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Homo erectusPleistocene Evidence from the Middle Awash, Ethiopia$
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W. Henry Gilbert

Print publication date: 2009

Print ISBN-13: 9780520251205

Published to California Scholarship Online: March 2012

DOI: 10.1525/california/9780520251205.001.0001

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PRINTED FROM CALIFORNIA SCHOLARSHIP ONLINE (www.california.universitypressscholarship.com). (c) Copyright University of California Press, 2022. All Rights Reserved. An individual user may print out a PDF of a single chapter of a monograph in CALSO for personal use.date: 06 July 2022

Hominid Systematics

Hominid Systematics

Chapter:
(p.348) (p.349) 15 Hominid Systematics
Source:
Homo erectus
Author(s):

W. Henry Gilbert

Publisher:
University of California Press
DOI:10.1525/california/9780520251205.003.0015

This chapter examines the phylogenetic relationships of early and middle Pleistocene Homo. There are three hypotheses about the evolutionary relationships among early and middle Pleistocene hominids. The first hypothesis is that Asian Homo erectus is a discrete phylogenetic entity from early Homo erectus in Africa. The second hypothesis tested by this analysis is that early African forms from Koobi Fora represent more direct ancestors to advanced Homo than do later African or Asian Homo erectus specimens. The third hypothesis suggested that late early Pleistocene Homo erectus from Europe was a more direct ancestor of advanced Homo than its African contemporaries. The chapter explores the meaning of lineage, character definitions, variation, and homology, and then presents the use of three cladistic analyses to test the different hypotheses about the phylogenetic patterns among Pleistocene hominids. The first cladistic analysis specimens separate taxa or operational taxonomic units (OTUs). The second uses paleodemes (time- and geography-determined groupings) as OTUs. The third groups specimens from single sites into OTUs.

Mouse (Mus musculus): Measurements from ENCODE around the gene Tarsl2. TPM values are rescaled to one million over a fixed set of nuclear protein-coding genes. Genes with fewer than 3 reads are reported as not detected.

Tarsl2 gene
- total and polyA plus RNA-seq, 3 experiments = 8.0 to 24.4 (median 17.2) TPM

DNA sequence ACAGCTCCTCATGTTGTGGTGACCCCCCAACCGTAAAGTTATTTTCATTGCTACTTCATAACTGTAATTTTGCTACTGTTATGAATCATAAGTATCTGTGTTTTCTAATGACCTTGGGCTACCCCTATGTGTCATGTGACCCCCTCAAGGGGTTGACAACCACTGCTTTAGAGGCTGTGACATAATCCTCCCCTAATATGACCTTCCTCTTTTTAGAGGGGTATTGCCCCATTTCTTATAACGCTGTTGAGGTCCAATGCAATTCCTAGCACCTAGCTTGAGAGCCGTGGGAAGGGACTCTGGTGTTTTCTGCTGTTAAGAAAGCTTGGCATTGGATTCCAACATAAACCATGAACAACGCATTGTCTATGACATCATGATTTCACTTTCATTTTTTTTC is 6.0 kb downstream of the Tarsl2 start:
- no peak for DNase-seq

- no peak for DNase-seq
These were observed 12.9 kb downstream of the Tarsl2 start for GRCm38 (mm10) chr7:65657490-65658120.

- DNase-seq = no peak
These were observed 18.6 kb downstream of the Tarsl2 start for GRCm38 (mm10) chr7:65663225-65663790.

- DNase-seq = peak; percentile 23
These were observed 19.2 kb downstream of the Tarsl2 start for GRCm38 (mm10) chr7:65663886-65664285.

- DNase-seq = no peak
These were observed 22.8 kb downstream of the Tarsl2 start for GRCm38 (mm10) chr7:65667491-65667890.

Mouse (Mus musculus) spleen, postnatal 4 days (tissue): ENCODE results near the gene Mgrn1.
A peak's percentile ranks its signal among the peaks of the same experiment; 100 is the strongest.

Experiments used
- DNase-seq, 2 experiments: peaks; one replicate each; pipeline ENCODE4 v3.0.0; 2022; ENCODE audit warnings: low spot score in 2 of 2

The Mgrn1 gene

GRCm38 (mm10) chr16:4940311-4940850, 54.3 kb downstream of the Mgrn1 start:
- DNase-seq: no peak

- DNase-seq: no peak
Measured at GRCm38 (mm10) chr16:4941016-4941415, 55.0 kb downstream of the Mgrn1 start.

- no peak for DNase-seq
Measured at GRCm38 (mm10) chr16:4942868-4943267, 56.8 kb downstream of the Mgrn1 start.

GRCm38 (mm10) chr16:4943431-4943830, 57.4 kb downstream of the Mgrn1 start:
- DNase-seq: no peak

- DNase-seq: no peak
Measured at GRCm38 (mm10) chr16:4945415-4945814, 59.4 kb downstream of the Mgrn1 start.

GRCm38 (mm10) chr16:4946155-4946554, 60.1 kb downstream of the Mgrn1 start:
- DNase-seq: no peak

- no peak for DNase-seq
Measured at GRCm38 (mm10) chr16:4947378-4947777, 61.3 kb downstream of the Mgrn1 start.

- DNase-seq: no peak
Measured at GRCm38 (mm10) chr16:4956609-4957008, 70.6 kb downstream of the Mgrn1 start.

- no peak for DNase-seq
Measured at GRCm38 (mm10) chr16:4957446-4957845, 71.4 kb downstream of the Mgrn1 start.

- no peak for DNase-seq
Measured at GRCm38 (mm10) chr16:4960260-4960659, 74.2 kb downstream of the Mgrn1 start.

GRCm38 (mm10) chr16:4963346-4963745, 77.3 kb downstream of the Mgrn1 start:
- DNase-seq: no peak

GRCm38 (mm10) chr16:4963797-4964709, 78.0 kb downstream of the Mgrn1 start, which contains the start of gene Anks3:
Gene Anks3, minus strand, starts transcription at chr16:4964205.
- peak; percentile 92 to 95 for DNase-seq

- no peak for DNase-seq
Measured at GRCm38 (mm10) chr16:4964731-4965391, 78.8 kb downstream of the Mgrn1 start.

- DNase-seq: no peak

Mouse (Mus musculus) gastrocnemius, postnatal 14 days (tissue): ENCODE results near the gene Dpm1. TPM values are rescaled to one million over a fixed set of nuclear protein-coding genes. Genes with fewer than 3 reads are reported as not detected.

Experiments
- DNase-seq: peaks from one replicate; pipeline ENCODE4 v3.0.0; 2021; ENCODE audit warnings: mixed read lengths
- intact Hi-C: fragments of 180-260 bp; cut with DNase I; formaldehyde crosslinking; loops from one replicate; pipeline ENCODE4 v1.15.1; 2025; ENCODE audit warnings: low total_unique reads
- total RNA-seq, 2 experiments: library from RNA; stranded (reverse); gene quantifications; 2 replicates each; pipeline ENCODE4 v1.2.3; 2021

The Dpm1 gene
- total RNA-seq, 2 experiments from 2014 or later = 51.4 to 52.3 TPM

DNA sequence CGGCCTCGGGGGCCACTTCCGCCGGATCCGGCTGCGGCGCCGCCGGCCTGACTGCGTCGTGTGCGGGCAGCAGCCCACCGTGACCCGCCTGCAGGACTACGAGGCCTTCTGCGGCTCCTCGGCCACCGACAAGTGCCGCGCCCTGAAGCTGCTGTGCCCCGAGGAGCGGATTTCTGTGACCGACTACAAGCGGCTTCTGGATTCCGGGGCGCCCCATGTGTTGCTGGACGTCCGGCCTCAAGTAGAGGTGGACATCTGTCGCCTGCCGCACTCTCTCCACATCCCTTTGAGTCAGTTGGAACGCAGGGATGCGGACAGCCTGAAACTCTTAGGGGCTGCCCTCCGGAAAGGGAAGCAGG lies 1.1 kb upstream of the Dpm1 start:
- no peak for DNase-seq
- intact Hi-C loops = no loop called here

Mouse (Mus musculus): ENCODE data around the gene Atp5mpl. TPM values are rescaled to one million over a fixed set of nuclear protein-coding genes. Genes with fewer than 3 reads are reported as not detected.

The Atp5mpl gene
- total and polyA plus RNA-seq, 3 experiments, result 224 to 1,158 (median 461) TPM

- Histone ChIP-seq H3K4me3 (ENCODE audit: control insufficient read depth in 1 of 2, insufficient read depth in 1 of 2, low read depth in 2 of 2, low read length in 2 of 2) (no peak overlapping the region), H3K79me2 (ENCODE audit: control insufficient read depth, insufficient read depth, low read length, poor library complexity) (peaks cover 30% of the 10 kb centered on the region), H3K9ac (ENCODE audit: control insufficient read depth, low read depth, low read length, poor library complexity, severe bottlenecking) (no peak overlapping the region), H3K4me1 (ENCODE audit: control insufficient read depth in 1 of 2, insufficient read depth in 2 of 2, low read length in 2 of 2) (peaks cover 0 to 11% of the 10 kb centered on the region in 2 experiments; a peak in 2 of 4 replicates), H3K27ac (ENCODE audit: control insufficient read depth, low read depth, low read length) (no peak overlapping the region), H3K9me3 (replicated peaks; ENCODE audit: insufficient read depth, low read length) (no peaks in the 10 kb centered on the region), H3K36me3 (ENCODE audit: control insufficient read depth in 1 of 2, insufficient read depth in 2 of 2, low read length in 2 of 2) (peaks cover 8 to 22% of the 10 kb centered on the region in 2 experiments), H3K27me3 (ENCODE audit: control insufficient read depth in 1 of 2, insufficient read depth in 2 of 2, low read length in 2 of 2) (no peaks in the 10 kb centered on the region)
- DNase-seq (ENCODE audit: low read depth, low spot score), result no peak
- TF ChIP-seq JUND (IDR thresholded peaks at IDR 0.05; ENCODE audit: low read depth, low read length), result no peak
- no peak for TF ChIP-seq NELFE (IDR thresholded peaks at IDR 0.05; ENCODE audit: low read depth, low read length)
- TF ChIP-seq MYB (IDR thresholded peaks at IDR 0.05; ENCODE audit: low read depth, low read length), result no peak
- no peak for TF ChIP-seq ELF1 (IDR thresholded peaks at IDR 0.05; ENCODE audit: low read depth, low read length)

Keywords:   Homo, hominids, Homo erectus, lineage, variation, homology, operational taxonomic units, OTUs, paleodemes

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